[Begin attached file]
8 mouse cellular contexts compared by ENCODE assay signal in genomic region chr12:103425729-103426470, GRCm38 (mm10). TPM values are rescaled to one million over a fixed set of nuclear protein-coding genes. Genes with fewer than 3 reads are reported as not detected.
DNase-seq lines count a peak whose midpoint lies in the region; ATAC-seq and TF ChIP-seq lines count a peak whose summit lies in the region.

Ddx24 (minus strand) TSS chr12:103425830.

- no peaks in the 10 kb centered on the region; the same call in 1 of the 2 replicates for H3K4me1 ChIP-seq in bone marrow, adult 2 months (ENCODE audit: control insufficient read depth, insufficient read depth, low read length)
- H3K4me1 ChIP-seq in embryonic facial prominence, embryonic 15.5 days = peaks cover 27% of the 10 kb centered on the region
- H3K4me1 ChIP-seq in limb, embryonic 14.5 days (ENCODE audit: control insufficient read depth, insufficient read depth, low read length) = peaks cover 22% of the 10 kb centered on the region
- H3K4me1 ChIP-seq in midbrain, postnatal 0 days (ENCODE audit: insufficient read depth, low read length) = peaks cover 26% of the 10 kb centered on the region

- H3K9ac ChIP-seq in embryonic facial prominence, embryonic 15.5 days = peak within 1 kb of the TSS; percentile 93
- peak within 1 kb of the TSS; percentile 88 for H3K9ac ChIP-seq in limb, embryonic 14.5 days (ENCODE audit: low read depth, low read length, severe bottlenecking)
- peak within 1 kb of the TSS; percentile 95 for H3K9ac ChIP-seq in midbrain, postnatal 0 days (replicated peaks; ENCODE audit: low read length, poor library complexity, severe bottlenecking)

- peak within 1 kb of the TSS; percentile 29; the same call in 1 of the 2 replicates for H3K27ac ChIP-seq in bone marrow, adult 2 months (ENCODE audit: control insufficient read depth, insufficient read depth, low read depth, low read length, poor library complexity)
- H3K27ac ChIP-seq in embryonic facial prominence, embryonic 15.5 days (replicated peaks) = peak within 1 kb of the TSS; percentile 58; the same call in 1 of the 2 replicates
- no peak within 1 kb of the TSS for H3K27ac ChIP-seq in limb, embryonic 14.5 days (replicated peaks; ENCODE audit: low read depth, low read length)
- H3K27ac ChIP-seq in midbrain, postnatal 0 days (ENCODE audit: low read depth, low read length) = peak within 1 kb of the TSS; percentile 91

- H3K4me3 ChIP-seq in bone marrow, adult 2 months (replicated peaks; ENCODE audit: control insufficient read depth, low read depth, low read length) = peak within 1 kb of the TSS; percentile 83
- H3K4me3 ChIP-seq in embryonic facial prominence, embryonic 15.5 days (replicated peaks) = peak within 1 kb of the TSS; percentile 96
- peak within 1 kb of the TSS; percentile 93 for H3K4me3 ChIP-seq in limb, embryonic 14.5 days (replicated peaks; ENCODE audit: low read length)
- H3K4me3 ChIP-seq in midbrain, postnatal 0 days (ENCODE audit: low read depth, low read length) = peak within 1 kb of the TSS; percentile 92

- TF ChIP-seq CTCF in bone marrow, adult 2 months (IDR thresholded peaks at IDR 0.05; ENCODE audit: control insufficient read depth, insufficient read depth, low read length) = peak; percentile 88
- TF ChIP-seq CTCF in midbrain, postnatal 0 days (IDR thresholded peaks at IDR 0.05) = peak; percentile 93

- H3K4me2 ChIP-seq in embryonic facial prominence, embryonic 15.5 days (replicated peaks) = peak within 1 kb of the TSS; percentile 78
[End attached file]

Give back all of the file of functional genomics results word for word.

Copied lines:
8 mouse cellular contexts compared by ENCODE assay signal in genomic region chr12:103425729-103426470, GRCm38 (mm10). TPM values are rescaled to one million over a fixed set of nuclear protein-coding genes. Genes with fewer than 3 reads are reported as not detected.
DNase-seq lines count a peak whose midpoint lies in the region; ATAC-seq and TF ChIP-seq lines count a peak whose summit lies in the region.

Ddx24 (minus strand) TSS chr12:103425830.

- no peaks in the 10 kb centered on the region; the same call in 1 of the 2 replicates for H3K4me1 ChIP-seq in bone marrow, adult 2 months (ENCODE audit: control insufficient read depth, insufficient read depth, low read length)
- H3K4me1 ChIP-seq in embryonic facial prominence, embryonic 15.5 days = peaks cover 27% of the 10 kb centered on the region
- H3K4me1 ChIP-seq in limb, embryonic 14.5 days (ENCODE audit: control insufficient read depth, insufficient read depth, low read length) = peaks cover 22% of the 10 kb centered on the region
- H3K4me1 ChIP-seq in midbrain, postnatal 0 days (ENCODE audit: insufficient read depth, low read length) = peaks cover 26% of the 10 kb centered on the region

- H3K9ac ChIP-seq in embryonic facial prominence, embryonic 15.5 days = peak within 1 kb of the TSS; percentile 93
- peak within 1 kb of the TSS; percentile 88 for H3K9ac ChIP-seq in limb, embryonic 14.5 days (ENCODE audit: low read depth, low read length, severe bottlenecking)
- peak within 1 kb of the TSS; percentile 95 for H3K9ac ChIP-seq in midbrain, postnatal 0 days (replicated peaks; ENCODE audit: low read length, poor library complexity, severe bottlenecking)

- peak within 1 kb of the TSS; percentile 29; the same call in 1 of the 2 replicates for H3K27ac ChIP-seq in bone marrow, adult 2 months (ENCODE audit: control insufficient read depth, insufficient read depth, low read depth, low read length, poor library complexity)
- H3K27ac ChIP-seq in embryonic facial prominence, embryonic 15.5 days (replicated peaks) = peak within 1 kb of the TSS; percentile 58; the same call in 1 of the 2 replicates
- no peak within 1 kb of the TSS for H3K27ac ChIP-seq in limb, embryonic 14.5 days (replicated peaks; ENCODE audit: low read depth, low read length)
- H3K27ac ChIP-seq in midbrain, postnatal 0 days (ENCODE audit: low read depth, low read length) = peak within 1 kb of the TSS; percentile 91

- H3K4me3 ChIP-seq in bone marrow, adult 2 months (replicated peaks; ENCODE audit: control insufficient read depth, low read depth, low read length) = peak within 1 kb of the TSS; percentile 83
- H3K4me3 ChIP-seq in embryonic facial prominence, embryonic 15.5 days (replicated peaks) = peak within 1 kb of the TSS; percentile 96
- peak within 1 kb of the TSS; percentile 93 for H3K4me3 ChIP-seq in limb, embryonic 14.5 days (replicated peaks; ENCODE audit: low read length)
- H3K4me3 ChIP-seq in midbrain, postnatal 0 days (ENCODE audit: low read depth, low read length) = peak within 1 kb of the TSS; percentile 92

- TF ChIP-seq CTCF in bone marrow, adult 2 months (IDR thresholded peaks at IDR 0.05; ENCODE audit: control insufficient read depth, insufficient read depth, low read length) = peak; percentile 88
- TF ChIP-seq CTCF in midbrain, postnatal 0 days (IDR thresholded peaks at IDR 0.05) = peak; percentile 93

- H3K4me2 ChIP-seq in embryonic facial prominence, embryonic 15.5 days (replicated peaks) = peak within 1 kb of the TSS; percentile 78